For all the boring stuff, Gov.UK has a good guide. My advice though is to get your accountant to do all the boring stuff for you. They like that sort of thing and should do it properly. They can also go through the tax implications for you.
Tax implications when you issue shares in your business
This really depends on whether the shares you issue are worth anything. If you’re a new startup or haven’t got any sales yet, the shares are probably not worth anything, so there are no real tax implications.
Don’t quote me on this; it’s up to you to check this out your own situation.
If you’re further down the road and the business is making more profit, the shares could be worth money. Which is where HMRC start to get interested. They might want to know if you’ve given your investor something for nothing.
HMRC’s thinking goes like this:
Your company issues shares worth (on paper) 500k to an investor in exchange for 100k of cash. So (on paper) the investor has made 400k. So HMRC wants to tax them on the 400k they’ve just made. They want their piece of the pie.
You don’t want to lumber your investor (or a new employee) with a fat tax bill, so it’s best to be really clear about this beforehand. This is where an experienced accountant is really worth their sausages.
- Think things through
- Keep it simple wherever possible
- Get a shareholders’ agreement or I’ll come round and shout at you
- Make your accountant do all the boring stuff and check out the tax implications with HMRC first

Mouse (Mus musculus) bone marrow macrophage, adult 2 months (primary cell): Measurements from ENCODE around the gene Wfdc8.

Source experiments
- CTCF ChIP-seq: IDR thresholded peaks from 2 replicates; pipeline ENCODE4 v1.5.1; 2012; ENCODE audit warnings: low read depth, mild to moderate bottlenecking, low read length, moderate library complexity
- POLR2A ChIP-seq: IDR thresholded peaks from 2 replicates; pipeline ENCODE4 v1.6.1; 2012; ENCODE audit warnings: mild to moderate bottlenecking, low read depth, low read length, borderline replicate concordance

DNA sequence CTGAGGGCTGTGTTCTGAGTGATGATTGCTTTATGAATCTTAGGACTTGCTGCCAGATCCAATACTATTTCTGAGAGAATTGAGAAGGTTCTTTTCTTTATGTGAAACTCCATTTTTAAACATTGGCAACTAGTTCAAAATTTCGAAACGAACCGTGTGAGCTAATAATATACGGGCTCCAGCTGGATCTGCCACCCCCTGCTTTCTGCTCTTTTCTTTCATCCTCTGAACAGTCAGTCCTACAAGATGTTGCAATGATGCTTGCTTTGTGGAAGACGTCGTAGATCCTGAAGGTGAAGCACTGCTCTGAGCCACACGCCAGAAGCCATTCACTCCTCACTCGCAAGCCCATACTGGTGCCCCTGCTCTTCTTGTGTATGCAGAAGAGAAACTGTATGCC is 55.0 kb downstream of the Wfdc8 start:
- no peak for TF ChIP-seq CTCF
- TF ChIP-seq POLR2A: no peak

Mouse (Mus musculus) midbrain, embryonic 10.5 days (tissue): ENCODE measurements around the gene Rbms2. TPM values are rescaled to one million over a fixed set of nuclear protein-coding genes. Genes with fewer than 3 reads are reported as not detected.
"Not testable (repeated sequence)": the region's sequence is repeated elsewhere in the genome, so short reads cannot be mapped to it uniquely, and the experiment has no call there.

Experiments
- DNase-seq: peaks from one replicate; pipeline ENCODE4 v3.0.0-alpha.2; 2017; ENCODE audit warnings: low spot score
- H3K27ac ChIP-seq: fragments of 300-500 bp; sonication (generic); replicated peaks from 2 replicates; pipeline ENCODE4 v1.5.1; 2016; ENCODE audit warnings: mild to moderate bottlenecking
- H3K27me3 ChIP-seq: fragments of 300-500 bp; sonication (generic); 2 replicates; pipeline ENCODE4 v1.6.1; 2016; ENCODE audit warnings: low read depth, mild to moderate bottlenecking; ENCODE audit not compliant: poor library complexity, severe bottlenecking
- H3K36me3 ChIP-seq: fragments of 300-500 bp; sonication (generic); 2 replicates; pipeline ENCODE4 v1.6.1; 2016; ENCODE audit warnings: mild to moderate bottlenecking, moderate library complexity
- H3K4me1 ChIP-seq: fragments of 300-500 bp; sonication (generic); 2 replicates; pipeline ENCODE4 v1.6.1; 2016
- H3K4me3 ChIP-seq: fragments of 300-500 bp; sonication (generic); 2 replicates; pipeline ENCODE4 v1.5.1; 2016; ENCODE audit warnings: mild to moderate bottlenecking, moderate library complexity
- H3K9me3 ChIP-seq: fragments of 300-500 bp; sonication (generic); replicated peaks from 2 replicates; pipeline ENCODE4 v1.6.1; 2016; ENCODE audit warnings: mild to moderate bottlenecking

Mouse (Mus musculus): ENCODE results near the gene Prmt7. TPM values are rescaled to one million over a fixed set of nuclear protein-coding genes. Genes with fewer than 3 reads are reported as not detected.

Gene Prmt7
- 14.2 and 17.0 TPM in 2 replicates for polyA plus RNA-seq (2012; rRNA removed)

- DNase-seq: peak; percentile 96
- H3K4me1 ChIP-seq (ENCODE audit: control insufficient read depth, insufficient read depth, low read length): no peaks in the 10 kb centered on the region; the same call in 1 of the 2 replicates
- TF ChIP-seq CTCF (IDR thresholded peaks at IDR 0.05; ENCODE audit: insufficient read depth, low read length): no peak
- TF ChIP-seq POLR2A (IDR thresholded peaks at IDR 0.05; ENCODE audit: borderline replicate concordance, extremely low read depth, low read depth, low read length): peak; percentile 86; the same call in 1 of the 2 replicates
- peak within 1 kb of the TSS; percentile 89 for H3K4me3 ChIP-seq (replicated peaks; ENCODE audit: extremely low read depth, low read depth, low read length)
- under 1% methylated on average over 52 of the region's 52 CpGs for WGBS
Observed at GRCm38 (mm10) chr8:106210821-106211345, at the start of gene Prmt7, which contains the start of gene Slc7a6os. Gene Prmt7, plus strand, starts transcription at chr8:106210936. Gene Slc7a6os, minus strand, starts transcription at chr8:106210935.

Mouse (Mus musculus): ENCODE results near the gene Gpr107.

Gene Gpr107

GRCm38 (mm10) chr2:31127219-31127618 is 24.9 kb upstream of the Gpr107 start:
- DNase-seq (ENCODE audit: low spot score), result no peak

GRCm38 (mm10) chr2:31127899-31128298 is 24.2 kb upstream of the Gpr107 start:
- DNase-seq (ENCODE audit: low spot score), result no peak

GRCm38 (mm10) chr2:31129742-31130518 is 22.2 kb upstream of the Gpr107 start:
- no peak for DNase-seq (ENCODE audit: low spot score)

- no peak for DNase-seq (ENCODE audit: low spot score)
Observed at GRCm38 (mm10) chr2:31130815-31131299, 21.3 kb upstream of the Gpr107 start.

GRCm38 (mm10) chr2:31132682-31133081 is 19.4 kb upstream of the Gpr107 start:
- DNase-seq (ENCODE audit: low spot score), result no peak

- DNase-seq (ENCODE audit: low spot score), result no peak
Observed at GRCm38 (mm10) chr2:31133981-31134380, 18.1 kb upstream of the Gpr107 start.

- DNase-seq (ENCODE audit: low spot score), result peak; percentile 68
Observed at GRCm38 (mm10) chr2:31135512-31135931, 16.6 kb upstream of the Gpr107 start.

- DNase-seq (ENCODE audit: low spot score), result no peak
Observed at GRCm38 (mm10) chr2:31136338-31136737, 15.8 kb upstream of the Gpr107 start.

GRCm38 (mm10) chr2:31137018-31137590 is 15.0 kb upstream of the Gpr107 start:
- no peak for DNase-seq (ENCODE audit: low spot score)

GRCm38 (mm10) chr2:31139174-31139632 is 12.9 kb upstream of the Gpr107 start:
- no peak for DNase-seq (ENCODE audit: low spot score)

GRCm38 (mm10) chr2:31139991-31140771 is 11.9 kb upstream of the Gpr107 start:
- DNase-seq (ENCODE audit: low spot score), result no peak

How I help you work out how to give away shares in your business
This has become a bit of a specialist area for me, and I’ve helped dozens of business owners (and employees who want to get shares in a company) to work out their strategy for giving away shares in their business. It’s a fascinating area I love helping people with.
If you’d like some help to get to grips with the complexities of giving away shares in your business, you can book a one-off decision-making session with me, either face to face in my office in Brighton, or on Skype.
We’ll spend a couple of hours going over how you should handle this (and, indeed whether you want to give away share in your company at all) and work out a plan of action for you. The sort of issues we might work on in this session could include:
- What proportion of shares you should give away
- How these should be valued if you issue shares to an investor
- What you should expect an employee to contribute in return for the shares, and how getting the shares would affect their overall remuneration package
- Your negotiating strategy
- How to protect yourself and your company in the long run, and what to watch out for in the negotiations.
Other helpful articles about how to give shares to others
You might want to also read these articles about shares and equity:
Photo credits to gorilla from pxhere, thumbs up IA Walsh, Sharon McCutcheon and rawpixel on Unsplash, Simon Dack from Vervate